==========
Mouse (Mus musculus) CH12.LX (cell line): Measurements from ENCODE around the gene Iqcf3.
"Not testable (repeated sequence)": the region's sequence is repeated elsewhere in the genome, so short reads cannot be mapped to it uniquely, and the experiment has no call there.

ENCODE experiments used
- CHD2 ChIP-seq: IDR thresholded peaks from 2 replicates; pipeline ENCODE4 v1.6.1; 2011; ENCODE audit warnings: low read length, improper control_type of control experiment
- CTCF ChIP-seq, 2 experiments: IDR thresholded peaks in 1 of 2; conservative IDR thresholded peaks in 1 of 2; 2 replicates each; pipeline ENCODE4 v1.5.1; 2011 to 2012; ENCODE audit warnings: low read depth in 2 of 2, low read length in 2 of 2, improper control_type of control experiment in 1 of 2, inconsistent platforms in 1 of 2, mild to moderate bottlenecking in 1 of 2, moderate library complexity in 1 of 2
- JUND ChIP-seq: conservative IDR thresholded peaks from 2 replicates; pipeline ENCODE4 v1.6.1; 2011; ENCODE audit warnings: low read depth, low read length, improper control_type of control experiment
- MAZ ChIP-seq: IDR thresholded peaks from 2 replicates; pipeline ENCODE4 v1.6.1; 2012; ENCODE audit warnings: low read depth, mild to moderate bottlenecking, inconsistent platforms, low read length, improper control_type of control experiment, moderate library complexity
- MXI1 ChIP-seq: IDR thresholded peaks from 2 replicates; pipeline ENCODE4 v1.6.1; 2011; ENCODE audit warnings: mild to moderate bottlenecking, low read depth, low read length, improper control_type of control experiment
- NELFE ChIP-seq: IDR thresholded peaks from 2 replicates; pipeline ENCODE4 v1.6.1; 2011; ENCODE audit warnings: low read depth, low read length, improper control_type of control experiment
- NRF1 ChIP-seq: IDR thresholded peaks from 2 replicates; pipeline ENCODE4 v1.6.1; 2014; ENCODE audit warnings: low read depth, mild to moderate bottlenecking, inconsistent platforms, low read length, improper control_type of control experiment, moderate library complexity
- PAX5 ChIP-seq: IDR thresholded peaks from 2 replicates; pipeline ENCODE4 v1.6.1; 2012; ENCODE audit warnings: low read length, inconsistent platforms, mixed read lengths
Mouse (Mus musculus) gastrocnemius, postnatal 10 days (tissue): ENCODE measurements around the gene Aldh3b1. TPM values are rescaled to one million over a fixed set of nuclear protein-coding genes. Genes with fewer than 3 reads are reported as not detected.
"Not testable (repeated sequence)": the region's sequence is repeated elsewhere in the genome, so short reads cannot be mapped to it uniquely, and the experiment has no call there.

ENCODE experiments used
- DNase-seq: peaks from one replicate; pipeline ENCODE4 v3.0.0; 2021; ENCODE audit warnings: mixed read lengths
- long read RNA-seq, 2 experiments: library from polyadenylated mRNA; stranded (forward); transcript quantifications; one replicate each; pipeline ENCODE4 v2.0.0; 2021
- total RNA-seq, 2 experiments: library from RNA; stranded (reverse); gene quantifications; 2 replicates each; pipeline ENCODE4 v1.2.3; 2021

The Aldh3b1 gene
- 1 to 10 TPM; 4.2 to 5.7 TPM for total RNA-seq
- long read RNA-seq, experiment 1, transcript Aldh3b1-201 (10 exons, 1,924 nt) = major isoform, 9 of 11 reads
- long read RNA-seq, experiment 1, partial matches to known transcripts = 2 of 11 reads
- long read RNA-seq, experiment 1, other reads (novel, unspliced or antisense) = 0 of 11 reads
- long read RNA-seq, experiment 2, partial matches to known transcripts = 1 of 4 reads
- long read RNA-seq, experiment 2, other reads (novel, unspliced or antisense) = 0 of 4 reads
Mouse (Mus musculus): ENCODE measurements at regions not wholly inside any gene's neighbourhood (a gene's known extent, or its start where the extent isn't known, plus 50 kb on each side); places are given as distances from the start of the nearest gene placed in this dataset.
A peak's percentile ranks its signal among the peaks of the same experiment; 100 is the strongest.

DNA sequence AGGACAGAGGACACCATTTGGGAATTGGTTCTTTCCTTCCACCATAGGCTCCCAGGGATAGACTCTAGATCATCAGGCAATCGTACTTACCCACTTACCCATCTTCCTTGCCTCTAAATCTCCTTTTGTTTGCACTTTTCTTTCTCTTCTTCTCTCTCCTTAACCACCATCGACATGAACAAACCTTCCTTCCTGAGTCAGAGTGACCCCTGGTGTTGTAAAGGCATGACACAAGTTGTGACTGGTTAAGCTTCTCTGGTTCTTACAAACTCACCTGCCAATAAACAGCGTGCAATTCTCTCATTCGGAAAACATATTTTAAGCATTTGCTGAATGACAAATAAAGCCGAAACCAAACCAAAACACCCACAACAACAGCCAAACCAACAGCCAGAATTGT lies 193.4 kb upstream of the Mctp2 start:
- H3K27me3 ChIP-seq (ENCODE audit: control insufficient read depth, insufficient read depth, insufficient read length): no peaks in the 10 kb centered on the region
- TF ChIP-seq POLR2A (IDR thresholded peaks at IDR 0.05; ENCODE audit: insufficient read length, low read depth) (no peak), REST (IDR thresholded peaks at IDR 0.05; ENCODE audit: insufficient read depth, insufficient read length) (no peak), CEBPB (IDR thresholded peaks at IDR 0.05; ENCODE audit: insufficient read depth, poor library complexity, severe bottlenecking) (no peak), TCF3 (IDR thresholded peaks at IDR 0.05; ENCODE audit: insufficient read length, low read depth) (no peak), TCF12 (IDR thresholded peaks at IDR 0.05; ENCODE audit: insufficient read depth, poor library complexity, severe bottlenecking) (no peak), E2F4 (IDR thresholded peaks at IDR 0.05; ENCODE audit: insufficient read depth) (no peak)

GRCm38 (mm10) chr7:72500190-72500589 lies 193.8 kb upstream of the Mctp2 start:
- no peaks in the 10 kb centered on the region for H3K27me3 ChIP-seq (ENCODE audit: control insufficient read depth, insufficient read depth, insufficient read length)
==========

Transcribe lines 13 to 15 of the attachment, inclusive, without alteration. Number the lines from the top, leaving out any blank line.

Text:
"Not testable (repeated sequence)": the region's sequence is repeated elsewhere in the genome, so short reads cannot be mapped to it uniquely, and the experiment has no call there.

ENCODE experiments used
- DNase-seq: peaks from one replicate; pipeline ENCODE4 v3.0.0; 2021; ENCODE audit warnings: mixed read lengths